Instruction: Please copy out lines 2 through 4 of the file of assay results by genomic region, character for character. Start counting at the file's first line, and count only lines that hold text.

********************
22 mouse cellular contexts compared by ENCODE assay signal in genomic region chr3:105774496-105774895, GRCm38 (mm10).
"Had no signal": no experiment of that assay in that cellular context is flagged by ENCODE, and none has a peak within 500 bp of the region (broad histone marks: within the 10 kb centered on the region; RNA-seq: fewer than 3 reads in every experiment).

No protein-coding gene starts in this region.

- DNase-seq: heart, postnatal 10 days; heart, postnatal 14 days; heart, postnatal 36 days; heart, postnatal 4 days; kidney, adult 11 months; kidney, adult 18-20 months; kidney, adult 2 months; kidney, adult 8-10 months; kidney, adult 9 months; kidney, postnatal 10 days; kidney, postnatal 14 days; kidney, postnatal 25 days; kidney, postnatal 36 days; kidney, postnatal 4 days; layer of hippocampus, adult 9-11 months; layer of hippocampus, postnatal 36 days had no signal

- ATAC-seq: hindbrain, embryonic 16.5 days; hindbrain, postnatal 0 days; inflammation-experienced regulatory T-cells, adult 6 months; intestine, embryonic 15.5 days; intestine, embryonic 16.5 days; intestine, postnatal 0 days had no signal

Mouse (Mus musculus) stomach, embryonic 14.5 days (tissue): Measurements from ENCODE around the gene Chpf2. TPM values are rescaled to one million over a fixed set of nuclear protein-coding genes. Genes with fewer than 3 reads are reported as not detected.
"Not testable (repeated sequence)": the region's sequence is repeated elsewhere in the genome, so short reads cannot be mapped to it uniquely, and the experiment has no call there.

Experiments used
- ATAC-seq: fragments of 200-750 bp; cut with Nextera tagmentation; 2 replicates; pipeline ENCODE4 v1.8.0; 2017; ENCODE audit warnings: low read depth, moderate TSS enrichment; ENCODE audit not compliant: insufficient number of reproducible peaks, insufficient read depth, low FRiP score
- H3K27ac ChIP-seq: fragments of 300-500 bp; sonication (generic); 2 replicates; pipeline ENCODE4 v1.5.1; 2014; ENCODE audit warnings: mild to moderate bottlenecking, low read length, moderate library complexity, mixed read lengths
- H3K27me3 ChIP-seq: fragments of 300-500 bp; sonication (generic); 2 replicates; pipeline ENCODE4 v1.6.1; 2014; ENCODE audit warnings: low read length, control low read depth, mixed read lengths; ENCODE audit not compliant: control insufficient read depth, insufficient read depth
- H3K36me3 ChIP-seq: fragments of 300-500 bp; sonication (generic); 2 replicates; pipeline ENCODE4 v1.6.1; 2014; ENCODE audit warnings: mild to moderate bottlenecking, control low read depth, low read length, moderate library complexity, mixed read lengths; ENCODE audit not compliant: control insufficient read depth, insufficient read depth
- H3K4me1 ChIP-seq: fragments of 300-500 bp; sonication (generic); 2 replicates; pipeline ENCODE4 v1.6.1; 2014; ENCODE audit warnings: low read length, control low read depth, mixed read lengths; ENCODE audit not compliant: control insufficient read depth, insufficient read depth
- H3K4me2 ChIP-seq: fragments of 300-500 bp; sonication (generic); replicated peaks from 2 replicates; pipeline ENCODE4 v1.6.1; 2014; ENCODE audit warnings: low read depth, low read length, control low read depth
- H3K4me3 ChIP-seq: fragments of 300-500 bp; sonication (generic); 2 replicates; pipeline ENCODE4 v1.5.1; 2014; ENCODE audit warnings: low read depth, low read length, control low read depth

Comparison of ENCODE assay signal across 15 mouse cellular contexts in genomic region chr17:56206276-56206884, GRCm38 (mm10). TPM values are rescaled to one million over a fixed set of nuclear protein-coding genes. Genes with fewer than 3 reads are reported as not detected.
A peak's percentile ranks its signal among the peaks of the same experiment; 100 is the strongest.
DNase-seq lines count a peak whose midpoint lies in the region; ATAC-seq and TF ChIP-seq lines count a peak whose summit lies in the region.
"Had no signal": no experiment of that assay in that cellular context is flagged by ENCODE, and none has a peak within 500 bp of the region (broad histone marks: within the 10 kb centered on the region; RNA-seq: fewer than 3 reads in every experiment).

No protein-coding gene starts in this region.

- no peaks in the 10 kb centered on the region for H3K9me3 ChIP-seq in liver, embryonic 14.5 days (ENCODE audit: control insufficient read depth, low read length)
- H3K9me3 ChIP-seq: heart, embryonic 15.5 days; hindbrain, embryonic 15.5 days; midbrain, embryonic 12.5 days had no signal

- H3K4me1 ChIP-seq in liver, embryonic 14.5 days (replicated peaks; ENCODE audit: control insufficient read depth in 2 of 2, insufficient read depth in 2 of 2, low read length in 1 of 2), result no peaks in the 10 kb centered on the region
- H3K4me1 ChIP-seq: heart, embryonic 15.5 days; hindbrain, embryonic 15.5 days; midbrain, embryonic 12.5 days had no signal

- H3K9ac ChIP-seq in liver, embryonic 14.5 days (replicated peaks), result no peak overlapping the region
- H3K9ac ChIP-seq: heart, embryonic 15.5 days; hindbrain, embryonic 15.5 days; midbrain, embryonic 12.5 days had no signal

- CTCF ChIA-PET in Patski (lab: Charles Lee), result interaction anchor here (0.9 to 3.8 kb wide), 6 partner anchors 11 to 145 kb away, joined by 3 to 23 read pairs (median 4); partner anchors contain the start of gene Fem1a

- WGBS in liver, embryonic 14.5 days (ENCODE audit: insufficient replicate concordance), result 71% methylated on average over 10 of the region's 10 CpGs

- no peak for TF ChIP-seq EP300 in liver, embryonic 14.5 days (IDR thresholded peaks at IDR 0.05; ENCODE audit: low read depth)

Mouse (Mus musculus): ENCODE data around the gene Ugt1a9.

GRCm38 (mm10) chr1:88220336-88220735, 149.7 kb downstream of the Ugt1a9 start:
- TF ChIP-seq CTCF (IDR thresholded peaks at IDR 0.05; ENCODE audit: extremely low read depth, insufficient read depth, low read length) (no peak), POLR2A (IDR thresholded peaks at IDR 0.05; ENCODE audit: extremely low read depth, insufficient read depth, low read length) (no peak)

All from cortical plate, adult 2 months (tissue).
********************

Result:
"Had no signal": no experiment of that assay in that cellular context is flagged by ENCODE, and none has a peak within 500 bp of the region (broad histone marks: within the 10 kb centered on the region; RNA-seq: fewer than 3 reads in every experiment).

No protein-coding gene starts in this region.

- DNase-seq: heart, postnatal 10 days; heart, postnatal 14 days; heart, postnatal 36 days; heart, postnatal 4 days; kidney, adult 11 months; kidney, adult 18-20 months; kidney, adult 2 months; kidney, adult 8-10 months; kidney, adult 9 months; kidney, postnatal 10 days; kidney, postnatal 14 days; kidney, postnatal 25 days; kidney, postnatal 36 days; kidney, postnatal 4 days; layer of hippocampus, adult 9-11 months; layer of hippocampus, postnatal 36 days had no signal